Also, you must remember that if they do forgive your loans, they can issue what they call a 1099-C, which is a report to the Internal Revenue Service that they forgiveness of debt is considered income. If this is on your primary residence then you can probably avoid paying any taxes. If you’re taking a loss on your rental property, then you can avoid having to pay taxes by filing the tax return and having a basis higher than what they amount that you sold the property for, so that you have a loss on the property that offsets the gain. So whether or not they forgive the debt or not depends on your particular circumstances, particularly if you have the ability to pay. If you show a nice fat financial statement or good income, they’re more likely to order you to make a contribution at the closing as far as the unpaid balance. So if you have any questions about that, you can give me a call at 847-2288. Thank you.
If I short-sell my home, can I buy another home?
The answer is: Yes. After you short sell a house, you will not be able to obtain financing from a federally insured lending institution for at least a period of two years. Some institutions may stretch it out as far as three or four years, but certainly there will be a period of two years.
However, you can pay cash to buy other property. Or if you can get owner financing, you can owner-finance it, or borrow money from investors or whomever – as long as they’re not a federally insured lending institution and finance other property.
Sometimes we find people are underwater. “Underwater” is a slang term for value being substantially less than what is owed. They have good credit and so they go about purchasing another house, moving into the house, and then they short sell the home that they’re is underwater. That’s called a “buy and dump” and that happens fairly frequently. And there are a lot of bargains out there to be had by buyers at this time.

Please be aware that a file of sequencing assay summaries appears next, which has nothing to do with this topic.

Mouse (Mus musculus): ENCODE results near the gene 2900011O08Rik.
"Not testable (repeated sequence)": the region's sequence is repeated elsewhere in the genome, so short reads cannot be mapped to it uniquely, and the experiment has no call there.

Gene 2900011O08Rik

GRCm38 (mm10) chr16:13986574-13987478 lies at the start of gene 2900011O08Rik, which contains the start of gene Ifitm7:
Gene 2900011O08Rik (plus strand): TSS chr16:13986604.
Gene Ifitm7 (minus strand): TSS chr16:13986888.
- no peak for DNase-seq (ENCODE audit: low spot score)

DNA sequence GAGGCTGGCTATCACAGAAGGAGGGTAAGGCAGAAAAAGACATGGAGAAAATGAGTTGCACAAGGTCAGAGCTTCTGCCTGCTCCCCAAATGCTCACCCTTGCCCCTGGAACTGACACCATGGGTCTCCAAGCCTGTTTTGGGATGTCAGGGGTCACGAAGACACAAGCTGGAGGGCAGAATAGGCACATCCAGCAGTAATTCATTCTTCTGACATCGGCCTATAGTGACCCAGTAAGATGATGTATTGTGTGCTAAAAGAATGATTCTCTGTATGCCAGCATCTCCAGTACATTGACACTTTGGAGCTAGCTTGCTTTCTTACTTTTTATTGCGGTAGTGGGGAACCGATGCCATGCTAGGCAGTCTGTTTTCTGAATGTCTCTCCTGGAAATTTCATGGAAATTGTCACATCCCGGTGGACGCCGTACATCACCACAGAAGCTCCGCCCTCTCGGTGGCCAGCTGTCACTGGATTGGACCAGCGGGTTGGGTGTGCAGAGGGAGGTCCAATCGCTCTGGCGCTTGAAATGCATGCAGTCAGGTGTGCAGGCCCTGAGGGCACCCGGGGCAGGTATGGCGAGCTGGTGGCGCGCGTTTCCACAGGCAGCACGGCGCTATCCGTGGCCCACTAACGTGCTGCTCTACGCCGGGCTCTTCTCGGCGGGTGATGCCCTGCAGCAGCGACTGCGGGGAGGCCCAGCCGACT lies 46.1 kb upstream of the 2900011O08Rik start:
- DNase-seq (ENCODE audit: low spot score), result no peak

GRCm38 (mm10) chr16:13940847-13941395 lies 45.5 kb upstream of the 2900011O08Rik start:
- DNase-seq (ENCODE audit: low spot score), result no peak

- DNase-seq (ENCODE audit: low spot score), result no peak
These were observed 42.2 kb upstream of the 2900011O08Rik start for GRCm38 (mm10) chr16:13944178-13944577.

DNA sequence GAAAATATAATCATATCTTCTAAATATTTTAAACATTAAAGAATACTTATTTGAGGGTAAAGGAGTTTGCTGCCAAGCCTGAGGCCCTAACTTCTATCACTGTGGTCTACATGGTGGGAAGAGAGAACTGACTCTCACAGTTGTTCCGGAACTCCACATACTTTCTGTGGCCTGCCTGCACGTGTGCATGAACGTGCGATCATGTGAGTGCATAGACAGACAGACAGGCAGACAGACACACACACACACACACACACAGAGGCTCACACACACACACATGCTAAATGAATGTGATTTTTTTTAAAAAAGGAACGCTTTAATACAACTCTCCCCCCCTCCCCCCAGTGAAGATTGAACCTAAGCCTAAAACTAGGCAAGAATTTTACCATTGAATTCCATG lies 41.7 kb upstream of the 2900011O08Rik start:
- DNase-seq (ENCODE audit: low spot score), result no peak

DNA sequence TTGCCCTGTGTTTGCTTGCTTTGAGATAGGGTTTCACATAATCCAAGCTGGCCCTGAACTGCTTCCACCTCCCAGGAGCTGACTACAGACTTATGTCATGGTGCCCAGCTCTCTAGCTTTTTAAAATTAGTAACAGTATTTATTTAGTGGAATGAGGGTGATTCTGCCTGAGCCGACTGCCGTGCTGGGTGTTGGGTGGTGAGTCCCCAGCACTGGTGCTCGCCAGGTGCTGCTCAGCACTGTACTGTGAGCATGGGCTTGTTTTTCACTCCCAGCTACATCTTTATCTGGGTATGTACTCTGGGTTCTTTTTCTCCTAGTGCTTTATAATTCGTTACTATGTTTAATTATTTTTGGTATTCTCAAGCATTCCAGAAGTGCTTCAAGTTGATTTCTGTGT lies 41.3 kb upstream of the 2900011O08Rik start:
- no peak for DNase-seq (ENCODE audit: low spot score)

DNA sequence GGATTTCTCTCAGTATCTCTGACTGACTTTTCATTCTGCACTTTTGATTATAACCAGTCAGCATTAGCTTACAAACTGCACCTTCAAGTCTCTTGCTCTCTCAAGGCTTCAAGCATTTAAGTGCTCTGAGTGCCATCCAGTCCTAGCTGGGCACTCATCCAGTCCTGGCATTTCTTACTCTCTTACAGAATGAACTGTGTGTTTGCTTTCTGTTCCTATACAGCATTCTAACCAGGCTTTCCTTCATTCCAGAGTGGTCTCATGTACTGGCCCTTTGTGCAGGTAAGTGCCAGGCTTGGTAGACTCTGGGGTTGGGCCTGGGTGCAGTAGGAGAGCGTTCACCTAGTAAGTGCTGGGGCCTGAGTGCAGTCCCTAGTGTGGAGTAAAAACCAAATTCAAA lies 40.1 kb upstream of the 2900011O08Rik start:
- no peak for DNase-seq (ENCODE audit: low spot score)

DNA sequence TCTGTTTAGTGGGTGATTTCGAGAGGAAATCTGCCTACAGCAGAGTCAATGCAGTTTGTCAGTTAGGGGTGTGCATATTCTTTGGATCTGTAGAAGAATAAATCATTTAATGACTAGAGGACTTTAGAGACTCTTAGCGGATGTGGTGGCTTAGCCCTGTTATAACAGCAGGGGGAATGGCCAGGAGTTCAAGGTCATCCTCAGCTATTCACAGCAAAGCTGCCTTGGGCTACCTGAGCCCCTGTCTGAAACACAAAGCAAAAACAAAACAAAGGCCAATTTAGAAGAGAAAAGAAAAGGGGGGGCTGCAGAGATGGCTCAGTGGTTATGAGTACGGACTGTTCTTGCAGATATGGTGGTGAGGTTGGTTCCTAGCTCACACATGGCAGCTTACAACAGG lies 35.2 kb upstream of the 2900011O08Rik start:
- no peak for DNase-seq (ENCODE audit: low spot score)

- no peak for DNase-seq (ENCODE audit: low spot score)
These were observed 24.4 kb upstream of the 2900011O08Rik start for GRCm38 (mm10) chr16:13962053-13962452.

So if you have any questions, give me a call at (727) 847-2288. Thank you.
If my home is in foreclosure, can I buy another house?
The answer to that question is: You certainly can. The only impediment you may have is if you go to a federally insured lending institution and apply for a loan. If your home is foreclosed, then after the foreclosure you may be prevented – or you won’t be able to borrow money from a federally insured financial institution for a period of four years.
During the foreclosure action or even after the foreclosure actions, you can buy a home any time you want to. You can of course pay for it in cash, if you have the cash, and then move into the home and it’s protected as far as your homestead is concerned. You can see about owner financing to give some money down and have the owner carry the mortgage, or any other way that you can find to purchase a house.
So there’s no prohibition about buying a house. Some people find themselves with a mortgage that far exceeds the market value of the property. They have good credit and decide that they’re going to give up on that property. They have money, they have credit, and they go out and buy another house and finance that, and then short sell or let the original home that is underwater go. This is called “buy and dump,” and basically there is no problem in buying. And it’s something that does happen.
So yes, you can buy a house as long as you can figure out how to pay for it, either through cash or owner financing.
If you’d like to discuss this with me, give me a call at (727) 847-2288.